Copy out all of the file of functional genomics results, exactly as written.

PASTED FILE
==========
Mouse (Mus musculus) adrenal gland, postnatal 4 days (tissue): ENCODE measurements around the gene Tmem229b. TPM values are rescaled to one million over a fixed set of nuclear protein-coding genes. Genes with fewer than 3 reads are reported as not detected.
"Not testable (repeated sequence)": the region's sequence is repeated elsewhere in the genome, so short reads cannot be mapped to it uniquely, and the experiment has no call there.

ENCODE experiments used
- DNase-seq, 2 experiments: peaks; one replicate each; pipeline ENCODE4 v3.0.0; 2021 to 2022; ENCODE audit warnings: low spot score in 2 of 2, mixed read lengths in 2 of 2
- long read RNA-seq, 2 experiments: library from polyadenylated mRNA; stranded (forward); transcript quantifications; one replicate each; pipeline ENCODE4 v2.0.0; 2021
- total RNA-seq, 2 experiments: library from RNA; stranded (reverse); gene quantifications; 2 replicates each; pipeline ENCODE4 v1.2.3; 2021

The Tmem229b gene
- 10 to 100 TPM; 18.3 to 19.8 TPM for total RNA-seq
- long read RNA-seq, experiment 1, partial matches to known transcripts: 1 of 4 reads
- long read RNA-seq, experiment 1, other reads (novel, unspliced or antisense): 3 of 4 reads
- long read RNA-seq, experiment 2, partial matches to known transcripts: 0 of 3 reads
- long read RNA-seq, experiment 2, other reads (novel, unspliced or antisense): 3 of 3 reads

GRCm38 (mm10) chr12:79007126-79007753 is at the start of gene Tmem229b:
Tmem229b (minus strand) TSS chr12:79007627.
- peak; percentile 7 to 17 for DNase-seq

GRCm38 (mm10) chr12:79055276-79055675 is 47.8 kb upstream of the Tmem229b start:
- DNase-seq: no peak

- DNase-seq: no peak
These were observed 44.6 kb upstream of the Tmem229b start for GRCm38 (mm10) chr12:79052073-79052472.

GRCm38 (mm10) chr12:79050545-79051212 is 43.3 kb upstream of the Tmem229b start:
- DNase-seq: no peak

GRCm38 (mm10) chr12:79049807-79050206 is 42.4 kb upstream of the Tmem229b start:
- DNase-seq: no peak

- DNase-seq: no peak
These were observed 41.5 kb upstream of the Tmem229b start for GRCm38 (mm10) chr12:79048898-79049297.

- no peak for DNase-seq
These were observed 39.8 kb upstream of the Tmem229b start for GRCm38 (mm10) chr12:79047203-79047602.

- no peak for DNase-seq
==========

Mouse (Mus musculus) adrenal gland, postnatal 4 days (tissue): ENCODE measurements around the gene Tmem229b. TPM values are rescaled to one million over a fixed set of nuclear protein-coding genes. Genes with fewer than 3 reads are reported as not detected.
"Not testable (repeated sequence)": the region's sequence is repeated elsewhere in the genome, so short reads cannot be mapped to it uniquely, and the experiment has no call there.

ENCODE experiments used
- DNase-seq, 2 experiments: peaks; one replicate each; pipeline ENCODE4 v3.0.0; 2021 to 2022; ENCODE audit warnings: low spot score in 2 of 2, mixed read lengths in 2 of 2
- long read RNA-seq, 2 experiments: library from polyadenylated mRNA; stranded (forward); transcript quantifications; one replicate each; pipeline ENCODE4 v2.0.0; 2021
- total RNA-seq, 2 experiments: library from RNA; stranded (reverse); gene quantifications; 2 replicates each; pipeline ENCODE4 v1.2.3; 2021

The Tmem229b gene
- 10 to 100 TPM; 18.3 to 19.8 TPM for total RNA-seq
- long read RNA-seq, experiment 1, partial matches to known transcripts: 1 of 4 reads
- long read RNA-seq, experiment 1, other reads (novel, unspliced or antisense): 3 of 4 reads
- long read RNA-seq, experiment 2, partial matches to known transcripts: 0 of 3 reads
- long read RNA-seq, experiment 2, other reads (novel, unspliced or antisense): 3 of 3 reads

GRCm38 (mm10) chr12:79007126-79007753 is at the start of gene Tmem229b:
Tmem229b (minus strand) TSS chr12:79007627.
- peak; percentile 7 to 17 for DNase-seq

GRCm38 (mm10) chr12:79055276-79055675 is 47.8 kb upstream of the Tmem229b start:
- DNase-seq: no peak

- DNase-seq: no peak
These were observed 44.6 kb upstream of the Tmem229b start for GRCm38 (mm10) chr12:79052073-79052472.

GRCm38 (mm10) chr12:79050545-79051212 is 43.3 kb upstream of the Tmem229b start:
- DNase-seq: no peak

GRCm38 (mm10) chr12:79049807-79050206 is 42.4 kb upstream of the Tmem229b start:
- DNase-seq: no peak

- DNase-seq: no peak
These were observed 41.5 kb upstream of the Tmem229b start for GRCm38 (mm10) chr12:79048898-79049297.

- no peak for DNase-seq
These were observed 39.8 kb upstream of the Tmem229b start for GRCm38 (mm10) chr12:79047203-79047602.

- no peak for DNase-seq